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This summer has seen an unprecedented number of animal attacks in national parks.
Back in June, in the span of just over a month, at least four people were injured by wild animals in Yellowstone National Park. Add to the list of dangerous animal encounters in Yellowstone an incident that unfolded Thursday morning in the nature reserve — this time involving a bear.
According to the National Park Service, a family of four was on a hike on the park’s Divide Trail, just southeast of the famous Old Faithful geyser, when they encountered a bear. The bear charged out of vegetation toward the family. As the animal charged, the family’s son, a 10-year-old boy, ran away. The bear chased the boy and knocked him on the ground.
Luckily, the parents had bear spray, which they deployed five feet away from the bear. This caused the animal to shake its head and leave the area, officials said. The boy walked away from the startling incident with an injured wrist, puncture wounds to the back and injuries around the buttocks.
The encounter was the first bear attack recorded in Yellowstone in three years, according to park officials. “All of Yellowstone National Park is bear habitat: from the deepest backcountry to the boardwalks around Old Faithful,” a park statement read. “Please prepare for bear encounters no matter where you go.”
The 10-year-old boy’s brush with death wasn’t this week’s only close encounter of the ursine kind for tourists out west.
Hotel staff at the famous Stanley Hotel in Estes Park, Colorado (which was featured in “The Shining”), were shocked when a black bear meandered into the hotel’s lobby late on Wednesday night. The bear wandered around the lobby and stood on a couch before going back out into the night from whence it came.
Fortunately, no one was injured, and the hotel staff captured a video of the close-up interaction.
“Late-night visitor from the wild side visits our hotel lobby,” the hotel posted on Facebook with the video. “We’ll make an exception to the rule about jumping on the furniture.” The hotel is on the edge of Rocky Mountain National Park.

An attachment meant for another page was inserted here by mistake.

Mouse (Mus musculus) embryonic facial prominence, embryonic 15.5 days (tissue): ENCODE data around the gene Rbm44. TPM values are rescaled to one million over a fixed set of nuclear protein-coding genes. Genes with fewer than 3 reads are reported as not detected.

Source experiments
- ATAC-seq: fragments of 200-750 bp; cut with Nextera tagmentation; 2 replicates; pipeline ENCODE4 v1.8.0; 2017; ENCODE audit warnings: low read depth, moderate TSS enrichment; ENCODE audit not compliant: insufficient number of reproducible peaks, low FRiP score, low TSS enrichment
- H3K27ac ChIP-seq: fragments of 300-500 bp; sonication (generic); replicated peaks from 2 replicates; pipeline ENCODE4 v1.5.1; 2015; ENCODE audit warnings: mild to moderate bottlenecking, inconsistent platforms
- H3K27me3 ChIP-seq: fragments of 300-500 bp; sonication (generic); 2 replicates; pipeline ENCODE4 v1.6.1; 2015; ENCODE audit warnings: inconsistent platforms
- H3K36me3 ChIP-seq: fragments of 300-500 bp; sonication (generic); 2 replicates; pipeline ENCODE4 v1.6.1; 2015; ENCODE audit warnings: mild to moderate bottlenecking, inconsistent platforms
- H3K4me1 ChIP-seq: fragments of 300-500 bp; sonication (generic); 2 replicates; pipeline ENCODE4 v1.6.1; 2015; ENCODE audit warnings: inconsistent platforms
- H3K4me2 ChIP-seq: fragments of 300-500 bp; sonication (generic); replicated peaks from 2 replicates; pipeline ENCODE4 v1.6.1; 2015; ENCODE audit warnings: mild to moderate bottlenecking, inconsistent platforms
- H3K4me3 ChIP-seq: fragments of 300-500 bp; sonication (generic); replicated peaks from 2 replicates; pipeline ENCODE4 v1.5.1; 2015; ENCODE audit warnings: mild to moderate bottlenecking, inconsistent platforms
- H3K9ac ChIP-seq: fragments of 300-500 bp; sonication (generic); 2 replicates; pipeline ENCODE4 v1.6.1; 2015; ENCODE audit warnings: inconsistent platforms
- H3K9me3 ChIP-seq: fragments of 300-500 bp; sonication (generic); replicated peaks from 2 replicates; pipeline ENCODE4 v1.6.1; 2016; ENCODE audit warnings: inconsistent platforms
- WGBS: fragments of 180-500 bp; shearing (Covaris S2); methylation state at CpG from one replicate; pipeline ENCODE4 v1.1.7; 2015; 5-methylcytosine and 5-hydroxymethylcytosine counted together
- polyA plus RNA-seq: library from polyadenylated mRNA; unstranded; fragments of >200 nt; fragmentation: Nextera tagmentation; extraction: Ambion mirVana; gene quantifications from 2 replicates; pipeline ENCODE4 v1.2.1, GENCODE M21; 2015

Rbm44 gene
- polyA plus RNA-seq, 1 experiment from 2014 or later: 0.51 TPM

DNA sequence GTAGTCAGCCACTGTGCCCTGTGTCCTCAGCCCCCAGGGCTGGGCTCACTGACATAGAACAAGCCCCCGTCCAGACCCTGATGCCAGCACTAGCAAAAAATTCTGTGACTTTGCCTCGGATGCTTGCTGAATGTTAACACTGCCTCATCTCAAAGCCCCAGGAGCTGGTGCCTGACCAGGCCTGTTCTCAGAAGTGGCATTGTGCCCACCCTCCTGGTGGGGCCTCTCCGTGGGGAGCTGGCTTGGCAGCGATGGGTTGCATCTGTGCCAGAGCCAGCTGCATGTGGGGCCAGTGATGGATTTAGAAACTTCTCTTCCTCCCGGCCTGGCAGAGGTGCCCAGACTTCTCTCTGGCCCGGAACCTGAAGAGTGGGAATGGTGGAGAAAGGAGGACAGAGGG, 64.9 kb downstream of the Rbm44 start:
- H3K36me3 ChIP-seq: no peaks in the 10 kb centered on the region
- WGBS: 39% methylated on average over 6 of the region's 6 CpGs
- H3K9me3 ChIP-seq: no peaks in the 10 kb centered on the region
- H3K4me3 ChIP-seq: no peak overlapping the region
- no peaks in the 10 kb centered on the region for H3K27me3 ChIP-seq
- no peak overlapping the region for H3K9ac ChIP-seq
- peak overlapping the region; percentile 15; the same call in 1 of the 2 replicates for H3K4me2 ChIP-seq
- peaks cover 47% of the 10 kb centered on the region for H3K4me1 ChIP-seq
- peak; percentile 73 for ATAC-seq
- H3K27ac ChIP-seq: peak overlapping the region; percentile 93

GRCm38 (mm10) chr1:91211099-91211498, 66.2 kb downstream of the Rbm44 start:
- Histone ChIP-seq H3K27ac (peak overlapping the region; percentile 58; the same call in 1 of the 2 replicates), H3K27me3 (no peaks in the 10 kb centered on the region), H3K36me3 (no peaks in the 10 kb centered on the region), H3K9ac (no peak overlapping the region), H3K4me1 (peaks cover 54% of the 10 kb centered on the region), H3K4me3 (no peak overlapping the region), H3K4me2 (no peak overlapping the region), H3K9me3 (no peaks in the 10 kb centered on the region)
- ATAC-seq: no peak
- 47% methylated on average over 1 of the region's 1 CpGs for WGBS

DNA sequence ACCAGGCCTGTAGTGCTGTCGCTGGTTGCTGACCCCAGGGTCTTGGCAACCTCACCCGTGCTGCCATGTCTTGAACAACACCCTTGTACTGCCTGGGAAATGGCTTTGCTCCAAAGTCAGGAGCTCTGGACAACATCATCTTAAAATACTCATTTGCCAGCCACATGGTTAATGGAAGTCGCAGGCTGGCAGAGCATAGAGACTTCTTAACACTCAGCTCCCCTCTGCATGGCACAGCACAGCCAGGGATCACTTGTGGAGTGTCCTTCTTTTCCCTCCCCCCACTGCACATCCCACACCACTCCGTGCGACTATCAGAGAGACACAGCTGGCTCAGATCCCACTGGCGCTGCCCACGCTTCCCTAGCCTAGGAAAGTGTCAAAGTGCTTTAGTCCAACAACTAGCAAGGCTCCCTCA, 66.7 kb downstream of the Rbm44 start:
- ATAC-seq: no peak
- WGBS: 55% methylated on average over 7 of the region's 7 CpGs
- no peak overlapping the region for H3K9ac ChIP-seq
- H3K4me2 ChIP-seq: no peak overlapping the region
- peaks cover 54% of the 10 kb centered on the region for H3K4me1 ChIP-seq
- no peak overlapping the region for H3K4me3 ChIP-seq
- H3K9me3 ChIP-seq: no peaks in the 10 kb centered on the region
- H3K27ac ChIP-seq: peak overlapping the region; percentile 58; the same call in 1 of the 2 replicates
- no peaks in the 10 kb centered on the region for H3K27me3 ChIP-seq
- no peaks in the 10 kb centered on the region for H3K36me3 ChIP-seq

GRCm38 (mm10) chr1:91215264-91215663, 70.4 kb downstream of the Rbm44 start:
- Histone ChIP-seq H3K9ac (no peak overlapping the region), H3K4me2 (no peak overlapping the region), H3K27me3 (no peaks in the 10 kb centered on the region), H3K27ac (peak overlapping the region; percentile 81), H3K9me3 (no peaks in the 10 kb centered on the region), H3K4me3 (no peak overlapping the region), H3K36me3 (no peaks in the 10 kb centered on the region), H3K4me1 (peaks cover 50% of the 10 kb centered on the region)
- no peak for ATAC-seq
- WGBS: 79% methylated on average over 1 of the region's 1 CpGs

If a bear spots you, NPS officials advise you do everything you can to identify yourself as a human and not a prey animal that the bear might like to eat. You can do this by talking calmly to the bear and standing your ground while slowly waving your arms. If the bear stands on its hind legs, that means it is curious and trying to get a better look at you. You can also carry bear spray — like pepper spray, but designed to repel ursine attackers — like the parents of the 10-year-old boy.
“Bears may bluff their way out of an encounter by charging and then turning away at the last second,” the NPS says. “Bears may also react defensively by wooﬁng, yawning, salivating, growling, snapping their jaws, and laying their ears back. Continue to talk to the bear in low tones; this will help you stay calmer, and it won’t be threatening to the bear.”
National Park Service authorities say the first line of defense is keeping your distance from a bear and not startling the animal. “Most bears will avoid humans if they hear them coming,” the NPS says. “Pay attention to your surroundings and make a special effort to be noticeable if you are in an area with known bear activity.”
But keeping your distance from animals is advice goes for all wildlife, especially in national parks.
A strange incident in Wyoming’s Grand Teton National park proved the legal implications of getting too close. Earlier in August, a man was arrested for goading a huge bison that had wandered into one of the park’s roadways. Video shows the man getting out of his car and taunting the massive animal, standing just inches away from the bison’s huge body. He was later arrested for wildlife harassment and charged with “feeding, touching, frightening or intentional disturbing of wildlife” in federal court.
Park officials say parks like Grand Tetons and Yellowstone are wildlife sanctuaries and that any type of animal needs its space, no matter how close visitors might want to get to take a picture or video. “Animals in Yellowstone are wild and unpredictable, no matter how calm they appear to be,” the park said in a statement. “Give animals space when they’re near trails, boardwalks, parking lots, or in developed areas.”
Featured image by Jake Bortscheller/NPS Photo.
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